Communicating the skills and competencies required or expected within different roles and pay ranges will allow your employees to understand exactly what they need to do to progress their pay. It also explains the reasons for any pay differences within your organisation.
A significant change in skills or competencies can be measured using a job evaluation process and reflected in pay.
When an employee passes an exam or gains a new qualification, it often leads to pay progression at the discretion of their manager. However, there are some organisations that implement a formal mechanism for this too.
The rationale behind this is largely to maintain external competitiveness. It is also indirectly linked to skills and contribution as qualifications allow individuals to develop their capabilities and knowledge. As a result, they can contribute more to the organisation.
When an employee passes their exams, their market value goes up. For example, a part-qualified accountant will demand a significantly higher salary than a finance graduate. If an organisation’s pay progression doesn’t reflect this, its employees are likely to go elsewhere.
However, this doesn’t mean that all qualifications should result in a pay increase.
This 3R Strategy’s recommended approach, and what we use with our clients. Total contribution looks both at input and output. This means not just what people are accountable for, but their behaviours, development and wider contribution to the team and organisation.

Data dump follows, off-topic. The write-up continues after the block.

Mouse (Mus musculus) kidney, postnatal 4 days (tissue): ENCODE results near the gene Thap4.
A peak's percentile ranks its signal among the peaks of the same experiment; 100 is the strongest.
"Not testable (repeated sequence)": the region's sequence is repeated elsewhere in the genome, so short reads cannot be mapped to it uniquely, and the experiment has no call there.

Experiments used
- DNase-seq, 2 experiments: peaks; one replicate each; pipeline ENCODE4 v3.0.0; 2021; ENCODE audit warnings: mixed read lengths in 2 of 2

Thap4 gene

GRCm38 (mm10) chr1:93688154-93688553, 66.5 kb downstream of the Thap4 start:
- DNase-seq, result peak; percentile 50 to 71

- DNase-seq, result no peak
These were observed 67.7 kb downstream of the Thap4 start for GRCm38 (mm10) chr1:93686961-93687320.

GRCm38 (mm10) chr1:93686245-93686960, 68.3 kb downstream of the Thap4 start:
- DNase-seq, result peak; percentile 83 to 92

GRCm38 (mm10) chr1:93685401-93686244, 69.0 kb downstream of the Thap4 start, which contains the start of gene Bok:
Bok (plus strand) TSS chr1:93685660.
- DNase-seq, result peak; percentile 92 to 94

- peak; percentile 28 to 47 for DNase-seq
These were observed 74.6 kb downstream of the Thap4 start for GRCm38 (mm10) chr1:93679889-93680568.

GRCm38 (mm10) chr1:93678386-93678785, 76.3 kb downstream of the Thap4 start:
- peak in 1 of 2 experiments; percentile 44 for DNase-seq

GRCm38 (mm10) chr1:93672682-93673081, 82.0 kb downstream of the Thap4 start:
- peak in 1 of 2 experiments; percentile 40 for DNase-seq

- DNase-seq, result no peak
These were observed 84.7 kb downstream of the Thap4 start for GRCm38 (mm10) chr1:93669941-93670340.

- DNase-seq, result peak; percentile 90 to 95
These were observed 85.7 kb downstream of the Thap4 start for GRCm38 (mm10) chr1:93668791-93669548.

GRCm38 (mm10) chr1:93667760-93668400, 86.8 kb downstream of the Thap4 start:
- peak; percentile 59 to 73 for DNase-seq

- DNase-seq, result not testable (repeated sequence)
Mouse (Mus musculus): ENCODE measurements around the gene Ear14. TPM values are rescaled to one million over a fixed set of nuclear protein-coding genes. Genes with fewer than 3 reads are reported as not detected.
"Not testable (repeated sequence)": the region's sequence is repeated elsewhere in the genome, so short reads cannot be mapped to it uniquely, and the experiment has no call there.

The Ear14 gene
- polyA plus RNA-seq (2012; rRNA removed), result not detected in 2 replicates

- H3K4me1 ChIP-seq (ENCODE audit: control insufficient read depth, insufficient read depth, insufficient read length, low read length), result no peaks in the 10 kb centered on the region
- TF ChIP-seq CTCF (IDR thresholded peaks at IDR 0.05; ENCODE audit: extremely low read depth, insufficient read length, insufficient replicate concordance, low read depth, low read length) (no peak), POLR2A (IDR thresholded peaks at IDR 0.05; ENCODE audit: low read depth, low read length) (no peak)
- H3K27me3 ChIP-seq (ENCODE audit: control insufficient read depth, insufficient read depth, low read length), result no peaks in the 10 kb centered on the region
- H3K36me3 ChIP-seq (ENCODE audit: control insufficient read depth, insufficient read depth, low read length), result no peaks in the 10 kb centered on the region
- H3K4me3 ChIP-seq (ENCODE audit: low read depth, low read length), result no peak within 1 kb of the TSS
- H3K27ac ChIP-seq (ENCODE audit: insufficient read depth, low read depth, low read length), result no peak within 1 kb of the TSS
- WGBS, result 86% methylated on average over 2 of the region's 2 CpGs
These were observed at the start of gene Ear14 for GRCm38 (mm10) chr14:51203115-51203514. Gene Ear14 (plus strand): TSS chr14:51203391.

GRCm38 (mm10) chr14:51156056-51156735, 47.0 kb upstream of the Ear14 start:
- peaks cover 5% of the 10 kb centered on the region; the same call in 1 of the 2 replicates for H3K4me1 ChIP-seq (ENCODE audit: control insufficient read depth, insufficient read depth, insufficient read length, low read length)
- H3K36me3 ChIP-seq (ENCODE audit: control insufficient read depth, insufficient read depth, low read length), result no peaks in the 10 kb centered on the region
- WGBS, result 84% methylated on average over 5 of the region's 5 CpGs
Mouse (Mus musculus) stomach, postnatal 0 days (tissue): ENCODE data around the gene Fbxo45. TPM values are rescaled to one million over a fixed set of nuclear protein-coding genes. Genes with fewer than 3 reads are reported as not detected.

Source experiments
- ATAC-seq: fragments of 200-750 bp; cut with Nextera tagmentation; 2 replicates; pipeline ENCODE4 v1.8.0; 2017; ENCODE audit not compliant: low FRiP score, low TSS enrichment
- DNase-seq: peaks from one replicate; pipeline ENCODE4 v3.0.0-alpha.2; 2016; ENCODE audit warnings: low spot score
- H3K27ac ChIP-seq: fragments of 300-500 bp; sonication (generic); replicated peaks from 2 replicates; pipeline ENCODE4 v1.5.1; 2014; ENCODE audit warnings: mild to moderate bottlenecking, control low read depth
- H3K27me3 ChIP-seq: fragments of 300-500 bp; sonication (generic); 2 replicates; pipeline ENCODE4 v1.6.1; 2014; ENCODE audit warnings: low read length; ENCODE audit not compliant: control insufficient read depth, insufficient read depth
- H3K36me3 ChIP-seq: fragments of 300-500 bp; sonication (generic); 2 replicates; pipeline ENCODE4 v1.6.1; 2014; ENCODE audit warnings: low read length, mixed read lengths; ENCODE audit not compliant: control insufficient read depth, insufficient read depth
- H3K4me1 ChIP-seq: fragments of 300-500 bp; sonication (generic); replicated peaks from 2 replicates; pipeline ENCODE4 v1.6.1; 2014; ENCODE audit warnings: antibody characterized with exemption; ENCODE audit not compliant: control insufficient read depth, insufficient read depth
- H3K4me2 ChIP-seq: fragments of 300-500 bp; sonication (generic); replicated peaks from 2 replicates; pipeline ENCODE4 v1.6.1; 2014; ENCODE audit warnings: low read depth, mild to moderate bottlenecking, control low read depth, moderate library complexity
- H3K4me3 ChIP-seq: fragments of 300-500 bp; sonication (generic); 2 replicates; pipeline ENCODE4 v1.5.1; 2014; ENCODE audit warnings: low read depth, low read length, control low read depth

The purpose of this approach is to recognise and reward colleagues’ personal contribution and to support their development.
It’s important to look at behaviours that are aligned with our organisational culture. Often, there is no clear definition for an employee of what is expected of them, nor for the line manager to be able to make an assessment. There is simply a rating based on the manager’s assessment and ‘gut feeling’.
Finding the balance
When considering pay progression for your employees, it is important to think about what determines an individual’s ongoing value to the organisation. To a large extent, this will be driven by the external market. If you’re not competitive, it will be difficult to attract or retain.
However, if affordability is an issue, communicating clearly and honestly to your employees should be even more of a priority. Highlighting the reasons behind your decision to pay under the market rate can offer clarity and build trust.
Striking this balance can be difficult. You can’t give one person a high salary for achieving a qualification if day-to-day they are still carrying out the same role and making the same contribution as their colleague on a lower salary. This will present an equal pay risk.
However, clarity around pay progression is vital for fostering a culture of trust and fairness within an organisation. By understanding and communicating the factors that drive pay progression, organisations can motivate employees and cultivate loyalty.
Rewarding employees based on total contribution enables organisations to acknowledge and appreciate employees for their development and behaviour.
Get in touch if you would like support developing a fair and consistent approach to pay progression in your organisation.